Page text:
Genome-wide association study reveals novel loci controlling sheep weight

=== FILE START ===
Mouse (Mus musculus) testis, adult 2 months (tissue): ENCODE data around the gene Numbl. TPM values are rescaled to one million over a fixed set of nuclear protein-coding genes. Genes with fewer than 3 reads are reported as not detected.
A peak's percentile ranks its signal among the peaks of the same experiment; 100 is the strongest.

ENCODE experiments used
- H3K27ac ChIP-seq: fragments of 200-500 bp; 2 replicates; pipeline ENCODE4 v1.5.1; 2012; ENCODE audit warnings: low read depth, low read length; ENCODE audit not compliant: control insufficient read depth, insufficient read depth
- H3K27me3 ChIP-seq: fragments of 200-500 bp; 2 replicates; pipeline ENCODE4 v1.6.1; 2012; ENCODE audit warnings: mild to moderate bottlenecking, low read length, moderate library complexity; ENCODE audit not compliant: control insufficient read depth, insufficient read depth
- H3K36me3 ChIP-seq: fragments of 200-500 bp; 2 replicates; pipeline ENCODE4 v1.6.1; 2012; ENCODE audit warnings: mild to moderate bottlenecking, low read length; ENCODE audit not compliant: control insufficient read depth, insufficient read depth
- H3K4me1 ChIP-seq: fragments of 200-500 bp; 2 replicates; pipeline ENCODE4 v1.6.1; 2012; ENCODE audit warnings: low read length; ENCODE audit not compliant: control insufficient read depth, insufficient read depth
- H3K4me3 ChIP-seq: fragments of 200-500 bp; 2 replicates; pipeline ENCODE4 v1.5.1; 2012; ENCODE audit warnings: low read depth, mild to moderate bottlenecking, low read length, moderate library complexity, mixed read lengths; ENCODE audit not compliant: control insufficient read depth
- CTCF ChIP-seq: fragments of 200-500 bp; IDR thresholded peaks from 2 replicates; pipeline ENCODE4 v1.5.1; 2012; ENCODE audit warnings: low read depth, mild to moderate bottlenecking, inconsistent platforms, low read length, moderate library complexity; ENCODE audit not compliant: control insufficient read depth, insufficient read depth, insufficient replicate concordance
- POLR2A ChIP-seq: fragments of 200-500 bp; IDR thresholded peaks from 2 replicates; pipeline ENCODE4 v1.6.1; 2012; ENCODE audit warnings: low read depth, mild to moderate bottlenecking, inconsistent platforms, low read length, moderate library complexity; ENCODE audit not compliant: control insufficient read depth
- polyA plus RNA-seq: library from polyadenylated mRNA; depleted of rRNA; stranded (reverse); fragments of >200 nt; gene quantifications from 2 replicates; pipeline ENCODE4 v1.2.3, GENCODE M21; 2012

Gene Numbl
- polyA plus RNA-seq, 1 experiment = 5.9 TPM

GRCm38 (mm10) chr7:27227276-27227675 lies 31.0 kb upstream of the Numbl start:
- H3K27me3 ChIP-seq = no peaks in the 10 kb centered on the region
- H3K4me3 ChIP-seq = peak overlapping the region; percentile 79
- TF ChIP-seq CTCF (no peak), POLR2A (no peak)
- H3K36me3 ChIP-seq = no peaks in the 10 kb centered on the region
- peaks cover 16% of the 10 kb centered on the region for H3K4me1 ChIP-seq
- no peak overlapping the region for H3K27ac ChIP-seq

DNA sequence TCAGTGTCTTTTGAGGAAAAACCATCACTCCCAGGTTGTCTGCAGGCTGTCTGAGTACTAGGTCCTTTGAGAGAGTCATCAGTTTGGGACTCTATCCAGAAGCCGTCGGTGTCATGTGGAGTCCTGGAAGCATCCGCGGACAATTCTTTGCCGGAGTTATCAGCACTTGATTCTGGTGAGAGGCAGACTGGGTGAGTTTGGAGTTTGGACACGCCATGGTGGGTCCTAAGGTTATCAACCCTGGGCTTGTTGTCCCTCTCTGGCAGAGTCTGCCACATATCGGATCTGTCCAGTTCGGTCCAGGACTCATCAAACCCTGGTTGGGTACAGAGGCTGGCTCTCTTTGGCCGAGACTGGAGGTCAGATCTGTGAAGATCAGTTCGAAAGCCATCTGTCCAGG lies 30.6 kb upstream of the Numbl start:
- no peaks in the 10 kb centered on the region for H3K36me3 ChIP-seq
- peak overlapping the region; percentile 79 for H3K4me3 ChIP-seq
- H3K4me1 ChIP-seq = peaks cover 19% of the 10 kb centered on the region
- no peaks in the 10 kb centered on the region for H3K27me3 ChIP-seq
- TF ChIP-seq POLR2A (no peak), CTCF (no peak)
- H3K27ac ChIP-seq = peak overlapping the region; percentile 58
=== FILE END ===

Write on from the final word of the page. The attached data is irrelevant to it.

We next conducted GWAS to identify the SNPs loci in the host genome linked to BW in sheep, using the phenotypic data from the same cohort of 1150 animals and the same autosomal SNPs dataset used for the mbGWAS. A total of five SNP loci were identified to be significantly associated with the body weight of sheep at 180 days old, at a significance level of P < 1 × 10−8, all located on OAR 9. With a more moderate genome-wide suggestive significant P-value of 1 × 10−6, we identified 94 SNPs, spanning OARs 1, 2, 4, 6, 9, 10, 13, 15, 16, and 23 (Fig. 6a and Table S10). The most significant association was observed with the intergenic SNP, rs413796993 (P = 6.99E-14), on OAR 9 at 38007144bp. The second most significant SNP (rs417240663; P = 3E-10) was located on OAR 9 at 38659928bp, in an intron of the XKR4 gene, which cumulatively harbored 3 significant and 16 suggestive significant SNPs. Notably, we observed that several regions in OAR 6 and OAR 9 together contained more than 84% (79/94) of the marker SNPs. Eight of these loci were located within an ~900-kb region on OAR 6 (33.97–34.88 Mb), including four located in introns of BMPRIB, one in introns of PDLIM5, and one in introns of UNC5C. Additionally, two SNPs were located in a 72.66-kb region between 42.21 and 42.28 Mb on OAR 6, both in the intron of LCORL. On OAR 9, a large region spanning ~4.8 Mb (37.42–42.23 Mb) was found to contain 60 SNPs, 33 of which were located within seven genes, including ATP6V1H, LYPLA1, RP1, XKR4, SDCBP, TOX, and CA8; a SNP located in KCNQ3 was also identified on OAR 9. In addition, four of the 15 SNPs on other autosomes were also located in introns, such as rs399594440 in UNC80 on OAR2, 10-74576409 (variant ID unknown) in GPC5 on OAR10, rs425587495 in NRP1 on OAR13, and rs417185097 in EXT2 on OAR15. Altogether, the analyses described, which were based on a large sample size and with a reduced environmental interference, led to the identification of genetic regions and novel candidate genes that significantly may influence BW in sheep, which provide new molecular markers for breeding efforts to regulate sheep growth and development and thus improve meat production.